At the plate, Zamora is a hard evaluation. On one hand, his swing is flat and he’s shown no feel for lifting the ball in the air. His hips tend to open a tiny bit early and his swing is very contact oriented at the present time. There’s a chance he has average raw in his frame and maybe more if he fills in his somewhat lanky frame but it likely will not be the main feature of his game. He has good bat control and has shown a feel for the strike zone, even walking more than he struck out in his college career. His bat doesn’t stay in the zone for all that long so his window of opportunity for making contact is short and that could really hurt him against the higher velocity stuff he’ll face as he climbs the ranks. The pitch recognition has the hit tool as above average but that’s also the least linear part of a hit tool so it’s hard to estimate where he might be in a couple of years.

I don’t love the bat and if he is forced off of shortstop after the ACL tear than this probably isn’t a major league player in any capacity. However, if he can stick as a plus or better even at shortstop than the bat is serviceable enough for him to be in the lineup everyday. There is more variance here than usual in a glove first college prospect but if he can retain his athleticism post injury than this is a high floor guy with a decent ceiling if they can remake his swing to be more geared towards power. As an under-slot second-rounder, it’s hard to be upset with this selection.

3.92 C Zavier Warren – Central Michigan
21 Years Old – Bat: B – Throw: R – 6’0″ 190lbs – ETA: 2023

35 / 4540 / 4545 / 5555 / 5025 / 4050 / 6040

Zavier Warren was the Brewers third round selection and he is one of the more polarizing players in the entire draft. He does a lot of things right at the plate and has some other issues that cause some rather poor grades at times. He’s also a positionless player with good but not premium athleticism but the bat should play wherever he winds up.

Zavier Warren is an explosive player in all facets of the game. His speed is fringe-average when he is at his top speed but his explosiveness and quick burst really plays up on the base paths and has made him an incredibly efficient base stealer while in college. The explosive burst and quick reaction times has also made him a somewhat playable shortstop in spite of his error proneness and rough actions. The arm strength is a plus and that should translate behind the plate where in high school he would demonstrate pop times as quick as 1.90 seconds in workouts. He has a quick transfer and a quick release that made him an interesting option behind the plate. His athleticism has some upside behind the plate but he moved out for a reason and his actions are still incredibly rough. There’s some potential to stick behind the dish but more likely than not he’ll wind up at third base or a corner outfield spot.

Zavier is an intriguing bat with a real upside at the plate. He has a wide stance with his hands held near his ear before dropping down as he begins his stride towards the plate. His stride does a good job of coiling his hips and gathering his load. He does a good job of controlling his hips and stopping his rotation at the optimal time to maintain his kinetic energy and unleash it into a baseball. There is an obvious concern that catching will damage his ability to control his hips and not over-rotate like it has to so many players before him so I’m not sure it’s the best idea to try him back there. The power potential is there for him to hit for a significant amount of it although he’s not there yet but any time a guy can do six reps of 315lbs squats at 18 you know he has serious raw power potential. He has issues elevating baseball with consistency, particularly from the right-handed side and his swing is rather flat which puts a lot of topspin on his batted balls and leads to his raw power playing down.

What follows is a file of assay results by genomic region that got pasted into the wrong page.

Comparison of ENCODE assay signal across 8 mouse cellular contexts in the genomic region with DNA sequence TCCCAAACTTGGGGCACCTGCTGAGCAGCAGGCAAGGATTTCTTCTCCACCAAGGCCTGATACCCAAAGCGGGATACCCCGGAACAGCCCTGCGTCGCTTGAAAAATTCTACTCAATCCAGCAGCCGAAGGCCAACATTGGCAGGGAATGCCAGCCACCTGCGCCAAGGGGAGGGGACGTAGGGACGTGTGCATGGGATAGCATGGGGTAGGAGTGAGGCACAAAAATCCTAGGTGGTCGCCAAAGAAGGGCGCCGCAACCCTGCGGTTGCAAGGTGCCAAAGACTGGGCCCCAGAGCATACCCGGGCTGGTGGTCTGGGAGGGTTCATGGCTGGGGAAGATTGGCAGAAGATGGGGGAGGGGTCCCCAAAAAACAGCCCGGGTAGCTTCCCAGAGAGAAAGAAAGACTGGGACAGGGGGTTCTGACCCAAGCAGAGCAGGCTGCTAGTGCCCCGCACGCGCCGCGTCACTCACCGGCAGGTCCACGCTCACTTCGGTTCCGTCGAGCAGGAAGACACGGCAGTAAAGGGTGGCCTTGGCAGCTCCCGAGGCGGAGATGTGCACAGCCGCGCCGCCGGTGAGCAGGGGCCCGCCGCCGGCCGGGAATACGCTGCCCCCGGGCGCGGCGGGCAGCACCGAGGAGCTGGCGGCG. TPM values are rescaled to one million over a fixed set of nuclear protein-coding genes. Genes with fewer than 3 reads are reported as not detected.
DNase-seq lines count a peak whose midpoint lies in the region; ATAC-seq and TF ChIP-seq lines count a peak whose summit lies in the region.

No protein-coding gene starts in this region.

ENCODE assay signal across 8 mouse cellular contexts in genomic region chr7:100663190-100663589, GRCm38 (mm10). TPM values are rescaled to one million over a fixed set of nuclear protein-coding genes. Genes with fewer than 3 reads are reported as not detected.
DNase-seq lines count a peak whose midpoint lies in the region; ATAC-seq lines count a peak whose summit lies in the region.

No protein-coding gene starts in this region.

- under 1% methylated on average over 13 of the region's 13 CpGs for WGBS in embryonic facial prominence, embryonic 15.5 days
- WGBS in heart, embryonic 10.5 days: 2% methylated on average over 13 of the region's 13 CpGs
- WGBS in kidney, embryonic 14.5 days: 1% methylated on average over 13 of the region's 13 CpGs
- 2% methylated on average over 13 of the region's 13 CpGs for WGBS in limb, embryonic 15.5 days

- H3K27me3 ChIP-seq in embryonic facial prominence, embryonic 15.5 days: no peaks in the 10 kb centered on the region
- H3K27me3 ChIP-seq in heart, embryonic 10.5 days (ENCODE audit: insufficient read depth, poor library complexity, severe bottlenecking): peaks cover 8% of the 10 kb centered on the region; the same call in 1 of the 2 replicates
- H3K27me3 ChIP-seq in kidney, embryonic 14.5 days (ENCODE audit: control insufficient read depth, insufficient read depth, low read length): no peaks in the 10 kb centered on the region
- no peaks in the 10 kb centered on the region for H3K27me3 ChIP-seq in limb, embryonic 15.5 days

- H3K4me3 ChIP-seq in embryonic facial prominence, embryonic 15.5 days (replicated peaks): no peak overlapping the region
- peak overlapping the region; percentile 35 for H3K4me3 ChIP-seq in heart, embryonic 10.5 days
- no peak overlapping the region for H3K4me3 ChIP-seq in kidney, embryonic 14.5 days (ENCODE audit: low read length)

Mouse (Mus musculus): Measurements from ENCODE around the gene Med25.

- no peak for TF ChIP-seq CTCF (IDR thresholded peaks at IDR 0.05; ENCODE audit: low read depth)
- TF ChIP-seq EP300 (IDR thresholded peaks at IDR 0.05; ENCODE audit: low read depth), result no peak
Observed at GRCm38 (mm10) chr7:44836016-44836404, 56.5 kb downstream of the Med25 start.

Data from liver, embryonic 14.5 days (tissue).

I have some concerns with the way his back half collapses (shown above)and his bat tilts out to the swing plane rather than a more natural angled swing. That causes some power issues and adds tons of length to his swing that leads me to question his hit tool somewhat although in the MAC he had very little swing and miss issues. The positive is it keeps the barrel in the zone for most of the duration of his swing so well the movement is choppy it might not be a huge negative. He shows a tremendous feel for the strike zone and is a patient hitter who walked more than he struck out in his college career and that feel for the strike zone should serve him will as he climbs the ranks of the minors.

The tools are there for him to be an above average hitter but there is some rawness here and I worry about how catching will effect his bat. If he can stick behind the plate and continue to hit at the level he has been then this is an above average regular but otherwise, he needs a swing change to get to more of his power to profile as a regular of any sort, likely at third base. As a slightly under-slot third rounder there are enough intriguing things here to like with this selection but it’s not a slam dunk by any means.

4.121 OF Joey Wiemer – Cincinnati
21 Years Old – Bat: R – Throw: R – 6’5″ 215lbs – ETA: 2024

25 / 3535 / 4555 / 6080 / 7055 / 6070 / 7040
Present / Future Grades

With their fourth round selection, the Milwaukee Brewers snagged the toolsy Cincinnati outfielder Joey Wiemer. Wiemer is a freak of nature who probably isn’t actually a human, and is the most entertaining watch in the entire draft. He has insane raw tools but is an oddity that I have no clue how he will develop.

His speed is probably only 70 grade but the ability his explosiveness and insane athleticism makes it play up closer to an 80 on the basepaths. He is probably the best player in the world at dodging tags considering he’s done this, oh and this, and this. Yeah, the ability to leap like a frog off of his belly and around tags is completely insane. He went 43/50 on stolen base attempts in his 156 career games if you include the Cape Cod League which is obviously tremendous. He’s an acrobat in the outfield as well with more than enough speed and explosiveness for centerfield. His arm is also a plus tool that can hit 98 MPH off the mound and he’ll fire lasers to hose base runners from the track. This is a premium athletic profile.